Thursday, March 17, 2016

Pope Emeritus Benedict breaks silence, speaks of 'deep crisis' facing post-Vatican II Church

I was surprised to suddenly see this everywhere -- reports of Pope Emeritus breaking his silence in an interview, originally given in German last October and now reported by an Italian journal, "Cos’è la fede? Ecco le parole di Benedetto XVI" (Avvenire, March 16, 2016).

Here's what Maike Hickson reported at LifeSiteNews yesterday:
March 16, 2016 ( -- On March 16, speaking publicly on a rare occasion, Pope Benedict XVI gave an interview to Avvenire, the daily newspaper of the Italian Bishops' Conference, in which he spoke of a “two-sided deep crisis” the Church is facing in the wake of the Second Vatican Council. The report has already hit Germany courtesy of Vaticanist Guiseppe Nardi, of the German Catholic news website

Pope Benedict reminds us of the formerly indispensable Catholic conviction of the possibility of the loss of eternal salvation, or that people go to hell:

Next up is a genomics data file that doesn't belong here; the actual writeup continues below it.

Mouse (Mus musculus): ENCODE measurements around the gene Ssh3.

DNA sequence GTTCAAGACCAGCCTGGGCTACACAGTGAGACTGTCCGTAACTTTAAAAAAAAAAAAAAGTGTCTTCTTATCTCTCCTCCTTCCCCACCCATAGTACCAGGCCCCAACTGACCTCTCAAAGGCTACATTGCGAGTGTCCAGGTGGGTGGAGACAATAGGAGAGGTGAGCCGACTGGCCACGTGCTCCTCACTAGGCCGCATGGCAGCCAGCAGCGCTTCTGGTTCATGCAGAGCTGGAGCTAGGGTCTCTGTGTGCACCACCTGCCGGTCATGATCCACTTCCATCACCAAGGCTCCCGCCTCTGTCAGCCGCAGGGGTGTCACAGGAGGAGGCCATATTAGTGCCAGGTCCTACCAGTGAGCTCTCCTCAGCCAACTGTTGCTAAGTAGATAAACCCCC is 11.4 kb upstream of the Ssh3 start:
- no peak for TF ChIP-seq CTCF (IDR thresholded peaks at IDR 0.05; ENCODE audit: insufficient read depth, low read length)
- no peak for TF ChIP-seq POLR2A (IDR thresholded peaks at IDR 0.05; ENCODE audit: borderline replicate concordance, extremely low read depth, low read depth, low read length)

The missionaries of the 16th century were convinced that the unbaptized person is lost forever. After the [Second Vatican] Council, this conviction was definitely abandoned. The result was a two-sided, deep crisis. Without this attentiveness to the salvation, the Faith loses its foundation.
He also speaks of a “profound evolution of Dogma” with respect to the Dogma that there is no salvation outside the Church. This purported change of dogma has led, in the pope's eyes, to a loss of the missionary zeal in the Church – “any motivation for a future missionary commitment was removed.”